Consider nematodes when establishing orchards and vineyards
Editor’s note: This article is from the archives of the MSU Crop Advisory Team Alerts. Check the label of any pesticide referenced to ensure your use is included.
Many things need to be considered when establishing or replanting an orchard or vineyard, but the impact of plant-parasitic nematodes should not be ignored. Feeding by many species of nematodes will produce unthrifty trees and subsequent yield reductions. Unfortunately, often the cause of these symptoms is undetermined. Since all species of plant-parasitic nematodes are microscopic, the only way to diagnose nematode problems is to collect soil and root samples and to submit them to a nematode diagnostic lab for analyses. It is highly recommended new orchard or vineyard sites are sampled for nematodes before their establishment. Although this article focuses on pome fruits, stone fruits and grapes, the same is true for plantings of brambles, blueberries, strawberries and any other fruit.
The recent withdrawal of fenamiphos (Nemacur) as a post-plant nematicidal option on pome, stone and small fruit magnifies the importance of sampling prior to planting. In the past, if nematodes were abundant on a site at planting but went undetected or nematode-infested planting stock was purchased or used, Nemacur could be used as a rescue treatment and would provide adequate to excellent control of these pathogens. However, with the withdrawal of Nemacur, there are no post-plant chemical options for nematode control in bearing orchards, grapes or small fruit plantings, so most management strategies and tactics must be implemented prior to orchard or vineyard establishment.
If old orchards or vineyards are too be removed and replanted, growers should make observations prior to these events. Are some of the trees stunted and what are the possible causes? Do any of the symptoms appear to be caused by viruses? If the answer to either of these questions is “yes,” nematodes may be implicated as causal agents or vectors. Proper identification of viruses is very important. Dagger and needle nematodes are common parasites of fruit and are notorious vectors of certain plant viruses. Where they are pathogens (cause disease), dagger nematodes, in particular, aren’t extremely virulent (amount of disease). However, only one dagger nematode is necessary to transport viruses from one tree to another. Therefore, if old orchards or vineyards are infected with nepoviruses (nematode-transmitted polyhedral viruses), dagger and needle nematode control is vital before establishing new plantings. Many broadleafed weeds are also symptomless carriers of some nepoviruses, so observations about weed pressure are also important.
Typically, after removal of an old orchard or vineyard, some remediation of the site will occur before replanting. This is typically done by growing cover or rotational crops or even allowing sites to sit idle. These periods represent good windows for nematode control. However, it is virtually impossible to develop a sound rotational scheme or to choose the proper cover crops if the types of plant-parasitic nematodes present are not determined. For example, rape, cv. Dwarf Essex, is a great choice if dagger nematodes are present on a site, but it may not be real effective against lesion and northern root-knot nematodes. Pearl millet should be very effective against lesion nematodes but possibly poor against dagger nematodes. Therefore, the collection of soil and root samples is necessary for identification and enumeration of important nematodes present in any given location in order to design rotational schemes to reduce their population densities.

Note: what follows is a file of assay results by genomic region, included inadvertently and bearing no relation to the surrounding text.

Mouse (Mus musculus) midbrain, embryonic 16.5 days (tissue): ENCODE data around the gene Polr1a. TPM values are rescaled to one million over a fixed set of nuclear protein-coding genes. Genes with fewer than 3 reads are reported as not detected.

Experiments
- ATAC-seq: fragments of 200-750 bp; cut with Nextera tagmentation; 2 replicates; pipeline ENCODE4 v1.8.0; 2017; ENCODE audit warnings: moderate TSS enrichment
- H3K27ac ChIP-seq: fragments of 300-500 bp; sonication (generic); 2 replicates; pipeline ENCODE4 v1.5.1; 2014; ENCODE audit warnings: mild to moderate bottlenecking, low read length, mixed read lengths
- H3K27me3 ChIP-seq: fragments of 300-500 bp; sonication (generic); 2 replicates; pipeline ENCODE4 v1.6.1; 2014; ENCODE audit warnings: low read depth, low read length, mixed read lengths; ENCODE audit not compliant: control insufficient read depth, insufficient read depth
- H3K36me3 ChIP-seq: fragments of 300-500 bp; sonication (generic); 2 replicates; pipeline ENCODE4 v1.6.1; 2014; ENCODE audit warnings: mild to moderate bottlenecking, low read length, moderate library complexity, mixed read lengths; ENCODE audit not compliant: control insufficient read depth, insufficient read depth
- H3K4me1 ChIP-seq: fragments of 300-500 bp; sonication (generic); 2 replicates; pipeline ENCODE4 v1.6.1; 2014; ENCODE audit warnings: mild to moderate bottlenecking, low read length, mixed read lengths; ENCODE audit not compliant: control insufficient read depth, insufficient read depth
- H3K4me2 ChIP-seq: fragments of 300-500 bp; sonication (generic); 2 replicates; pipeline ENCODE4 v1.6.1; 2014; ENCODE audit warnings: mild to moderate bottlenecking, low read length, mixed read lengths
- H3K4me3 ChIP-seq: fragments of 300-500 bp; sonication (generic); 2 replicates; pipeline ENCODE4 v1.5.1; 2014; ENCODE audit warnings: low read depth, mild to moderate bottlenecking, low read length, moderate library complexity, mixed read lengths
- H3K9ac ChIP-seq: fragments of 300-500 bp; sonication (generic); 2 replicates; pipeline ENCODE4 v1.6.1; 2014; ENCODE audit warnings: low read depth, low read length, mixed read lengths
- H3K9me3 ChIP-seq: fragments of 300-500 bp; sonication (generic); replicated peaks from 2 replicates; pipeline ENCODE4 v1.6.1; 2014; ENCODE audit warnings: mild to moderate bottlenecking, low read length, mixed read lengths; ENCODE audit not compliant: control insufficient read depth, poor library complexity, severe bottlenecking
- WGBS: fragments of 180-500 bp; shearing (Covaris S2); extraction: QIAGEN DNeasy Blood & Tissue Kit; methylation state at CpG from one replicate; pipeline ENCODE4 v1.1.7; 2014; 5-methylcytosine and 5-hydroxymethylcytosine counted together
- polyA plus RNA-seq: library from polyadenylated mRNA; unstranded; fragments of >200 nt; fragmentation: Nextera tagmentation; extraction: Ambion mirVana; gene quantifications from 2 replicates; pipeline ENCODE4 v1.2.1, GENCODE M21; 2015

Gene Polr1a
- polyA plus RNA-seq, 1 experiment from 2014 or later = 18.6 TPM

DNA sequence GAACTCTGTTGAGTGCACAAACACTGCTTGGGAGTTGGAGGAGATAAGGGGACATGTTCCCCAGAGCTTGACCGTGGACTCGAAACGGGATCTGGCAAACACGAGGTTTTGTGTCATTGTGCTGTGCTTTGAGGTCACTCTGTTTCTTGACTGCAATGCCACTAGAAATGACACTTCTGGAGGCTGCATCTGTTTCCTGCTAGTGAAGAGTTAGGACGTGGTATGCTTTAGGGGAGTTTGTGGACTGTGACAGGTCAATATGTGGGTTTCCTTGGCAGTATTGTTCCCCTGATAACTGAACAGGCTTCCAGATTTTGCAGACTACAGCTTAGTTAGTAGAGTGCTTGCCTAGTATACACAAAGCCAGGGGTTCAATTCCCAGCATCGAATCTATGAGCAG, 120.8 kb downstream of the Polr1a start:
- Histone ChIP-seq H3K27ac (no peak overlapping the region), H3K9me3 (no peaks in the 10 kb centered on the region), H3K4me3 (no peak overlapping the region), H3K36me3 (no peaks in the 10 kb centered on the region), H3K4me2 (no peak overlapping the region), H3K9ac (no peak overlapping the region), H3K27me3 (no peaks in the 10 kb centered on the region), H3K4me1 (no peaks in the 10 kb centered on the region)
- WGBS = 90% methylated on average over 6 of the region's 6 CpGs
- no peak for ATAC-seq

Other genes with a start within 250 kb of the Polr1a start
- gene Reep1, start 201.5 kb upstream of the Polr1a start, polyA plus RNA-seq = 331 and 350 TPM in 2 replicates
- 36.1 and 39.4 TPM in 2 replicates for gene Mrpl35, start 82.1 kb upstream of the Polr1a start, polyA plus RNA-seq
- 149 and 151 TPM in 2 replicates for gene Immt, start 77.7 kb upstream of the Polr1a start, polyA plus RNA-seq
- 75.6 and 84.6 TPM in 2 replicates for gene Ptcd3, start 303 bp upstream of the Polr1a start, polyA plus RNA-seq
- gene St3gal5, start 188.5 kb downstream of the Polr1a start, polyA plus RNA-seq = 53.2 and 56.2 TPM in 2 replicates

Maintaining good soil health is very important for proper nutrition and growth of plants. With orchards and vineyards, it is very critical to check soil pH deep in the soil prior to establishment because, on occasion, soils in the rooting zones of trees and vines are very acidic. At low pHs, heavy metals are much more mobile and in concert with other causal agents, such as nematodes, growth can be significantly reduced. In these types of situations, young trees may even die.
All your diligent work to avoid nematode problems prior to planting can be wasted if nematode-infested planting stock is used. Virus certification programs often work well to reduce or eliminate the sale of trees or plants infected with viruses, but nematodes often go unchecked. If sites are fumigated prior to planting nematode-infested stock, severe problems may result as nematode population densities can increase dramatically if unchecked by biocontrol agents or competing organisms.
Management of plant-parasitic nematode populations requires an integrated approach. However, it all begins with a sampling program. Once nematodes are properly identified informed decisions can be made regarding fumigation, cover crops, resistant rootstocks, etc. In Michigan, nematode samples can be sent to the MSU Diagnostic Services on campus. The fee is $25 for a standard nematode analysis where all genera of plant-parasitic nematodes are identified and counted. Results typically will be available in seven to 14 days. Questions or concerns about nematodes can be addressed to Fred Warner at (517-432-1333) or Angela Tenney (517-353-8653) in Diagnostic Services or Dr. George Bird (517-353-3890) in the Entomology Department.